Consistency vs change: the eternal struggle in marketing & advertising

In 2016, consulting company R3 Worldwide carried a report on ‘40 client-agency relationships that have stood the test of time‘. While the average length of the top 40 relationships was a commendable 22 years, the benchmark was 3.2 years. It would be interesting to see if there have been any major changes four years hence and know of the average client-agency tenure today. One can safely bet that a majority of client-agency relationships are short-lived. It is common for the cycle of ‘pitch-few campaigns and a fresh pitch’ to be the industry norm.  

The urge for change is also seen in jobs and brand campaign ideas. In 2018, the average CMO tenure at 100 of the top U.S. ad spenders was at 43 months, according to WSJ. Even across other functions and levels it common to view a 2-3 stint in a job as a ‘long time’. I am not saying that is necessarily a bad thing but just different from the mindset a few years ago. It also seems to be a given that brands will change their theme campaign every year, especially if a new brand team is in place. Of course, a communication refresh or a new expression of a creative idea maybe a necessity so that fatigue doesn’t set in. But a default ‘let’s change everything’ mindset may not be necessary or even a good thing for both client-agency relationships and brand campaigns.

Hallmarks of client-agency relationships 

Why do some client-agency relationships work for a long period? What makes them tick? In my view, the key elements include trust, involvement of senior management, sound communication strategy, a commitment to make the relationship to work on both sides and needless to add, an effective creative output. Ultimately it all boils down to the work- it is often said that the consumer doesn’t get to see the strategy document. 

Another factor in play could have been the process of choosing an ad agency in the decades gone by. One reads of client-side CEOs personally involved in the advertising process and building a rapport with the agency-side CEO. The famous Avis campaign was one such which cemented the relationship with its agency. Trust in the ability of the ad agency and respect for each others skills seems to have been a common factor. The practice of speculative pitches to choose an agency was seen in the 90s too but the competition was among a very small group of agencies. It has become worse over the years with agencies desperate to pitch for free and clients inviting a huge lineup of agencies. In such a process, I wonder if there is any emotional investment in the ‘chosen one’ or if everyone is treated like just another vendor of a commodity like paper clips. Of course, even with relationships which have lasted for decades, there may be valid reasons from the client’s perspective to move on.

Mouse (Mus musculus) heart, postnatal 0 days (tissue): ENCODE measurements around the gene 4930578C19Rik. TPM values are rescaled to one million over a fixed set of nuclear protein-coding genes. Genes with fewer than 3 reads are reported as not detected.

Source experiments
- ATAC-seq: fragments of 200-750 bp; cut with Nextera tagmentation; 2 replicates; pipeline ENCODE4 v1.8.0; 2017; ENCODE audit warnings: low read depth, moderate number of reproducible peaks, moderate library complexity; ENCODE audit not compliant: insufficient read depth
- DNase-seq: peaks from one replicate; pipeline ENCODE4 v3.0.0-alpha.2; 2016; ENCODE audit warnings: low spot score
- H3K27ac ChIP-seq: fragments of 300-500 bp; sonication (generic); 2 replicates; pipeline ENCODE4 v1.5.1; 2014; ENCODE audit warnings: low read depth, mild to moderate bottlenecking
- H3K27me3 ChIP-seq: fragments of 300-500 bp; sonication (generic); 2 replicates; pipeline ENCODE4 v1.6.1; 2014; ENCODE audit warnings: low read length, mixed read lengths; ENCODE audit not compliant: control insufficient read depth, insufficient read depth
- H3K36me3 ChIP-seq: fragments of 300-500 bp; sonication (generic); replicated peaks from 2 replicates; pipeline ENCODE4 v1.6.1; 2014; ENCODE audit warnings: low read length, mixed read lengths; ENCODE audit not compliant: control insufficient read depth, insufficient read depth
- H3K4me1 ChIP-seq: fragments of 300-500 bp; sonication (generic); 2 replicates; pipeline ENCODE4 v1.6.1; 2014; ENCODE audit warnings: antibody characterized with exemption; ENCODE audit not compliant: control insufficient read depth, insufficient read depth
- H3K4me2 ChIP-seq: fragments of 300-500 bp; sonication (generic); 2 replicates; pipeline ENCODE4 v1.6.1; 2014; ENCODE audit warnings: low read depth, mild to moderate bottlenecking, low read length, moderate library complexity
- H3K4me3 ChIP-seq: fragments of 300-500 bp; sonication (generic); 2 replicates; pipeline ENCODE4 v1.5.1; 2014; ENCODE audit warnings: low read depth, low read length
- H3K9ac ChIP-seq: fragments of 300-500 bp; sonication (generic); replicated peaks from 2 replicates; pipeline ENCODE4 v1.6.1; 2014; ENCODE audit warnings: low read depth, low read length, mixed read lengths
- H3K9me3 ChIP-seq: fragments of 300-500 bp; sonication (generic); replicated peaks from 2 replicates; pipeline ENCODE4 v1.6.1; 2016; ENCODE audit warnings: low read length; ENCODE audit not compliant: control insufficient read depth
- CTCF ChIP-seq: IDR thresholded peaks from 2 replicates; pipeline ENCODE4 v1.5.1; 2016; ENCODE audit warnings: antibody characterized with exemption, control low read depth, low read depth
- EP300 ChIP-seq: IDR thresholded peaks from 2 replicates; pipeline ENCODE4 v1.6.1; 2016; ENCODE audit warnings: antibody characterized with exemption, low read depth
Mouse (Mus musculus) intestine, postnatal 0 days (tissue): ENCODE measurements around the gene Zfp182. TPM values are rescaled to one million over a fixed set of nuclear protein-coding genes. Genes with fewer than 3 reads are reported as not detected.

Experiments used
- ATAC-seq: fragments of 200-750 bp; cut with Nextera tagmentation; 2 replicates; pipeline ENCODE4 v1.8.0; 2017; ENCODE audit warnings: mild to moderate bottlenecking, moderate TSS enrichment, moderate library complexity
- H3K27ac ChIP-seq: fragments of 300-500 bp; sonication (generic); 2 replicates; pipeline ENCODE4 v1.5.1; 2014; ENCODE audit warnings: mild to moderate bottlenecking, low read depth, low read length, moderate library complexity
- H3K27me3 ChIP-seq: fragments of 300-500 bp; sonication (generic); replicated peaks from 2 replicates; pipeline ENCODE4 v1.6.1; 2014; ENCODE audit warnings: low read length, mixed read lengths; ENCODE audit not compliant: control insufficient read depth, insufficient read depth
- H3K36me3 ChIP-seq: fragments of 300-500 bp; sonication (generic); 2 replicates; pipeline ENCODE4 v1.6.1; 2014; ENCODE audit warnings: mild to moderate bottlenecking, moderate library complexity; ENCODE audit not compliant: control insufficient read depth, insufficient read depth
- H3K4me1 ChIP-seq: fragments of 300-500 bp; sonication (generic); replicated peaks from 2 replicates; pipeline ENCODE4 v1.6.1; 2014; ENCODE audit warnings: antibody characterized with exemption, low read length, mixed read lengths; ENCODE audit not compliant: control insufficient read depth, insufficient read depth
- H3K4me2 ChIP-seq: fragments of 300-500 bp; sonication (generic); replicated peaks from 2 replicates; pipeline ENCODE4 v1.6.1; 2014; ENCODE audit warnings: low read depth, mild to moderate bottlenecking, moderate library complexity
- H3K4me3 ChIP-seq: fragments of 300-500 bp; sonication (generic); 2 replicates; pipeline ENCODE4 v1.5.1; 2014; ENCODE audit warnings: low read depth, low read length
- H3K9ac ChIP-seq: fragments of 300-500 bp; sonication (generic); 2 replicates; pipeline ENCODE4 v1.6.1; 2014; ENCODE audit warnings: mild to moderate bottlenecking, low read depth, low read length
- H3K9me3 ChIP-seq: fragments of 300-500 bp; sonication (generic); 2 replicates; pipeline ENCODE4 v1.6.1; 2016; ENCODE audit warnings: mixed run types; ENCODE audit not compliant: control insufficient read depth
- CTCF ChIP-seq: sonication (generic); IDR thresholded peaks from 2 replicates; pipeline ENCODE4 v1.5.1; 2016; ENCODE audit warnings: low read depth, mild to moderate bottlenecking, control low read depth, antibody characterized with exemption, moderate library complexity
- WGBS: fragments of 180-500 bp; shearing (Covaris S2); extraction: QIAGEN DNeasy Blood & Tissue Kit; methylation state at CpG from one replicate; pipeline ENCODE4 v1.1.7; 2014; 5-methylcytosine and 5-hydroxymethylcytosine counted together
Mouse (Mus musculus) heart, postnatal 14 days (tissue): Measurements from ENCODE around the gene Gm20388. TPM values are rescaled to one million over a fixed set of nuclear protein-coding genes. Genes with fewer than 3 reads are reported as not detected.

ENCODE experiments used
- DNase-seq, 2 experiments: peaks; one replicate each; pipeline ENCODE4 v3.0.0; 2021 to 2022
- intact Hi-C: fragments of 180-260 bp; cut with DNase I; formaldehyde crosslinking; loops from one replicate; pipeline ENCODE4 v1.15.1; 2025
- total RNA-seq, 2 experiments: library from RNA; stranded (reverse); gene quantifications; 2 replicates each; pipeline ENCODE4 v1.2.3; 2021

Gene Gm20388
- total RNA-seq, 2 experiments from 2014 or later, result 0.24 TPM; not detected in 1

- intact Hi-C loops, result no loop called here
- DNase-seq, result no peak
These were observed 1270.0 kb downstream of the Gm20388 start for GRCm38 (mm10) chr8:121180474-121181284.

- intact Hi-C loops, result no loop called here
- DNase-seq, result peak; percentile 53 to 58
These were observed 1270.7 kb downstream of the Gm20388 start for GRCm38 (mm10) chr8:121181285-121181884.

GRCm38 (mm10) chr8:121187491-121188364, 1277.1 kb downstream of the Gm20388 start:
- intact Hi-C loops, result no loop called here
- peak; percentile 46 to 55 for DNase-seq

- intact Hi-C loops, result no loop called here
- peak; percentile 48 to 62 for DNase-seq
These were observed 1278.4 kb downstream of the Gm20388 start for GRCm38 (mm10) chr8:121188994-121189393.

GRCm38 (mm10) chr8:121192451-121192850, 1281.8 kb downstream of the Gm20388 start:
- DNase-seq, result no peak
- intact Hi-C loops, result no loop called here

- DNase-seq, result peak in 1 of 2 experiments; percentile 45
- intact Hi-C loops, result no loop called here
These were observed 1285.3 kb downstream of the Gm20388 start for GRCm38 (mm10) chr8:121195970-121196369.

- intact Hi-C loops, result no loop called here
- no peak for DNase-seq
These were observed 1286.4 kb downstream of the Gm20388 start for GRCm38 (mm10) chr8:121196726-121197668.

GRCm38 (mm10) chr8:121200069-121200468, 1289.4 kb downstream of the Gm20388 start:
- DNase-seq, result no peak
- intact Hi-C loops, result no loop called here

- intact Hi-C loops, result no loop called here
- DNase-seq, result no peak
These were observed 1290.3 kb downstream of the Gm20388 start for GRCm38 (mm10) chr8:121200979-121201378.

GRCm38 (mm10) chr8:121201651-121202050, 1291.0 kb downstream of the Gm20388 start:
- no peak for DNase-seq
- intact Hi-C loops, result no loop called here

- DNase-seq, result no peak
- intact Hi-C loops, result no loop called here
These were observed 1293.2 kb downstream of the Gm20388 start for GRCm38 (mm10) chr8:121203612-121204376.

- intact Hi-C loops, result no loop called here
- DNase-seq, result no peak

Some long running client-agency relationships include: Nike – W+K, Apple – TBWA\Chiat\Day, Unilever – Lintas, Titan Watches – Ogilvy, Amul – FCB Ulka, Amul – da Cunha Associates, Pidilite Industries (Fevicol) – Ogilvy, Volkwagen – DDB, Burger King – CP+B, John Lewis – adam&eveDDB among others.

In 2018, Campbell Soup Company ended its relationship with BBDO which started in 1954. Manulife, which operates as John Hancock in the US hired Deloitte Digital’s Heat as its global creative agency replacing Interpublic Group’s Hill Holliday after 32 years. I am not aware of the reasons why these accounts moved but generally speaking, a combination of reasons would be at play. The agency may not have met expectations in creative output, strategic inputs or day to day operations. It could also be a relationship issue without quality interactions at the senior level. Accounts are also known to move because the client may perceive the agency to lack skill sets suited for the business or the market conditions or simply because the new CMO wants ‘change’.  

It must be acknowledged though that market conditions are vastly different now for all business. Competition is steep, media clutter is high, the consumer is lot more aware, fickle and brand’s are expected to react to opportunities or issues quickly. In turn the demands on the agency are also different and everything is expected in double quick time. Such pressures may take a toll on quality, senior management time and generally make all stakeholders impatient and itching for change. 

Stable partnerships bring out the best